The injuries we don’t see
Mental injuries are receiving more attention for workers’ compensation and the threshold is changing
Jan 10, 2012
By Jeffrey R. Smith
Things happen at work and in life that can really stress people out.
Sometimes, if something really bad happens, that stress can be more serious and lead to depression or post-traumatic stress disorder. Someone who suffers from such a condition may have difficulties functioning in everyday life, and that includes going to work.
When someone has such high levels of stress that cause psychological illness, should they be treated as if they were physically injured? It may be a psychological injury can hurt a person’s ability to work as much, or more, than a physical injury. If the cause of that injury stems from the person’s job, should that person be eligible for workers’ compensation benefits as they would if physically injured?
It seems the answer is increasingly becoming yes. While many Canadian jurisdictions have allowed for mental stress to be compensable under workers’ compensation legislation, in most cases there are restrictions. In many jurisdictions, people who only suffer mental stress arising out of an “acute reaction to a traumatic event” at work to be eligible for benefits. But this is changing.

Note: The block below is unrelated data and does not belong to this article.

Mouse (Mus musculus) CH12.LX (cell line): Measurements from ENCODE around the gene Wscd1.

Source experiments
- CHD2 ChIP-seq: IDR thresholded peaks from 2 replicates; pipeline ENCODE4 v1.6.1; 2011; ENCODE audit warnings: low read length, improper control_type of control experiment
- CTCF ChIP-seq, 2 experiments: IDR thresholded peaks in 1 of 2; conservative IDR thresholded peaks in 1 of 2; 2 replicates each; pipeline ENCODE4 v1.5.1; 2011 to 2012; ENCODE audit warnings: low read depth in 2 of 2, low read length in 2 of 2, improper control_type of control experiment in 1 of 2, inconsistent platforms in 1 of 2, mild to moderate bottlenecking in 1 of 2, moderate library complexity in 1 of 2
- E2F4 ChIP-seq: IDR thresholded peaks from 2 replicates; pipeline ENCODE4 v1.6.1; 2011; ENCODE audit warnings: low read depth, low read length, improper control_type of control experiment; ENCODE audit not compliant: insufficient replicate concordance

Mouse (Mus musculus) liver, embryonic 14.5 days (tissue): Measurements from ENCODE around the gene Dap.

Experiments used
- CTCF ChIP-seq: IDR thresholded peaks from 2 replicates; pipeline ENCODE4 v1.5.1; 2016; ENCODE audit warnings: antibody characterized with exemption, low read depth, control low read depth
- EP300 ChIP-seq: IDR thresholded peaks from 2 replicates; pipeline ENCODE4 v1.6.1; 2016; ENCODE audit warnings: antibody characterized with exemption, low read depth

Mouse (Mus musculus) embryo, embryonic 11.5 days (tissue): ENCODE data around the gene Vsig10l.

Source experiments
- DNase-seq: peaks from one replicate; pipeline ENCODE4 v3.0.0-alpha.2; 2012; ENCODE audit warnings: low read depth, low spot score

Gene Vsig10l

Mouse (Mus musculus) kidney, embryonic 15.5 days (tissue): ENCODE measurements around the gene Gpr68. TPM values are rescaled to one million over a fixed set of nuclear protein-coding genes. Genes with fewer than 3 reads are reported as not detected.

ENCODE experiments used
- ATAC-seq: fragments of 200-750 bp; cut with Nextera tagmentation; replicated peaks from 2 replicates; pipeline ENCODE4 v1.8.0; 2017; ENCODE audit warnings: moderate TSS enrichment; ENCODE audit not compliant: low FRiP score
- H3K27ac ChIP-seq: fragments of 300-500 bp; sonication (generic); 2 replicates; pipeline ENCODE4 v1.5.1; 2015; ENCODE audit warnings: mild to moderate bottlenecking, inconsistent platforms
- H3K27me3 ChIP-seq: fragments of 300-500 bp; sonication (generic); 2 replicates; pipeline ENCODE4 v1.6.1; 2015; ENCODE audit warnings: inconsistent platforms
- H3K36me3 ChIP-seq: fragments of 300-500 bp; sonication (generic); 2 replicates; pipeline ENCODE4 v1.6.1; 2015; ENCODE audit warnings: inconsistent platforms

Some courts are starting to find that gradual, cumulative stress can be eligible, too. The British Columbia government is planning on changing its workers’ compensation benefits to include cumulative stress, a change from the current law using the traumatic event standard.
The Ontario Workplace Safety and Insurance Tribunal recently made its own reconsideration of benefits, finding the province’s old standard of only granting claims for stress from life-threatening events or witnessing horrific accidents wasn’t enough. The tribunal decided any stress-causing event that is unexpected and causes a certain level of psychological reaction could be eligible for benefits.
Courts, tribunals and workers’ compensation boards have made it clear normal workplace stresses that are expected and part of the workplace environment are not eligible for benefits. But what is the threshold? In cases where something unexpected causes stress that affects a person psychologically, should it just be treated like a physical injury in terms of workers’ compensation benefits? Should a person’s psychological makeup be a factor? Should there be a higher bar to prove mental injury than physical injury or is that discriminatory?
The workers’ compensation landscape is changing as awareness of stress and mental illness increases, and as more jurisdictions follow B.C.’s lead there is likely going to be an increase in this type of claim. Which might make sense, because sometimes the worst injuries can be under the surface.
Jeffrey R. Smith is the editor of Canadian Employment Law Today, a publication that looks at workplace law from a business perspective. He can be reached at firstname.lastname@example.org. For more information, visit www.employmentlawtoday.com.
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Jeffrey R. Smith is the editor of Canadian Employment Law Today, a publication that looks at workplace law from a business perspective.